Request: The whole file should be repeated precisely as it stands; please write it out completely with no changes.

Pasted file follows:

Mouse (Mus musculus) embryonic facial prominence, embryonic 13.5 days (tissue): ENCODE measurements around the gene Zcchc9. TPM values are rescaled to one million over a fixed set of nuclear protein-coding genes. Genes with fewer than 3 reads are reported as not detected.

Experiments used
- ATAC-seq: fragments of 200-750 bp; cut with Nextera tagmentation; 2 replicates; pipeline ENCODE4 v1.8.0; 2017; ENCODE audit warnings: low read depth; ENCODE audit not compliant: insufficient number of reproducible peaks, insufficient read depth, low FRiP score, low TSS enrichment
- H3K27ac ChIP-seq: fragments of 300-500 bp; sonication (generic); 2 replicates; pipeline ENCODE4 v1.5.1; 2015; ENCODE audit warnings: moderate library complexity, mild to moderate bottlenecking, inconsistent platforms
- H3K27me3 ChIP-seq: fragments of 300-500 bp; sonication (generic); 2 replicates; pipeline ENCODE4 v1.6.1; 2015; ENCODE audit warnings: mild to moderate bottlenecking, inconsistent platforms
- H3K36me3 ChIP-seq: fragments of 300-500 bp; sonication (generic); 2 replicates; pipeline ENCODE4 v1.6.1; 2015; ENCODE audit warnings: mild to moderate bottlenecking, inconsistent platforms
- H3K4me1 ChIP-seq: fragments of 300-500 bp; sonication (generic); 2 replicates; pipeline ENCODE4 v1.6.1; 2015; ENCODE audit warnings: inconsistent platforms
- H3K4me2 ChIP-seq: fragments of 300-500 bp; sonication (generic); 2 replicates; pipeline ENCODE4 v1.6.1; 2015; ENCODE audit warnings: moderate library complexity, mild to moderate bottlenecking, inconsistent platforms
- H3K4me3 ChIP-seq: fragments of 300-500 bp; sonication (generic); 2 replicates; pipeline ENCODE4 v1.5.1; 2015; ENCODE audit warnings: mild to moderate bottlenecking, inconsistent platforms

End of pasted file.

Mouse (Mus musculus) embryonic facial prominence, embryonic 13.5 days (tissue): ENCODE measurements around the gene Zcchc9. TPM values are rescaled to one million over a fixed set of nuclear protein-coding genes. Genes with fewer than 3 reads are reported as not detected.

Experiments used
- ATAC-seq: fragments of 200-750 bp; cut with Nextera tagmentation; 2 replicates; pipeline ENCODE4 v1.8.0; 2017; ENCODE audit warnings: low read depth; ENCODE audit not compliant: insufficient number of reproducible peaks, insufficient read depth, low FRiP score, low TSS enrichment
- H3K27ac ChIP-seq: fragments of 300-500 bp; sonication (generic); 2 replicates; pipeline ENCODE4 v1.5.1; 2015; ENCODE audit warnings: moderate library complexity, mild to moderate bottlenecking, inconsistent platforms
- H3K27me3 ChIP-seq: fragments of 300-500 bp; sonication (generic); 2 replicates; pipeline ENCODE4 v1.6.1; 2015; ENCODE audit warnings: mild to moderate bottlenecking, inconsistent platforms
- H3K36me3 ChIP-seq: fragments of 300-500 bp; sonication (generic); 2 replicates; pipeline ENCODE4 v1.6.1; 2015; ENCODE audit warnings: mild to moderate bottlenecking, inconsistent platforms
- H3K4me1 ChIP-seq: fragments of 300-500 bp; sonication (generic); 2 replicates; pipeline ENCODE4 v1.6.1; 2015; ENCODE audit warnings: inconsistent platforms
- H3K4me2 ChIP-seq: fragments of 300-500 bp; sonication (generic); 2 replicates; pipeline ENCODE4 v1.6.1; 2015; ENCODE audit warnings: moderate library complexity, mild to moderate bottlenecking, inconsistent platforms
- H3K4me3 ChIP-seq: fragments of 300-500 bp; sonication (generic); 2 replicates; pipeline ENCODE4 v1.5.1; 2015; ENCODE audit warnings: mild to moderate bottlenecking, inconsistent platforms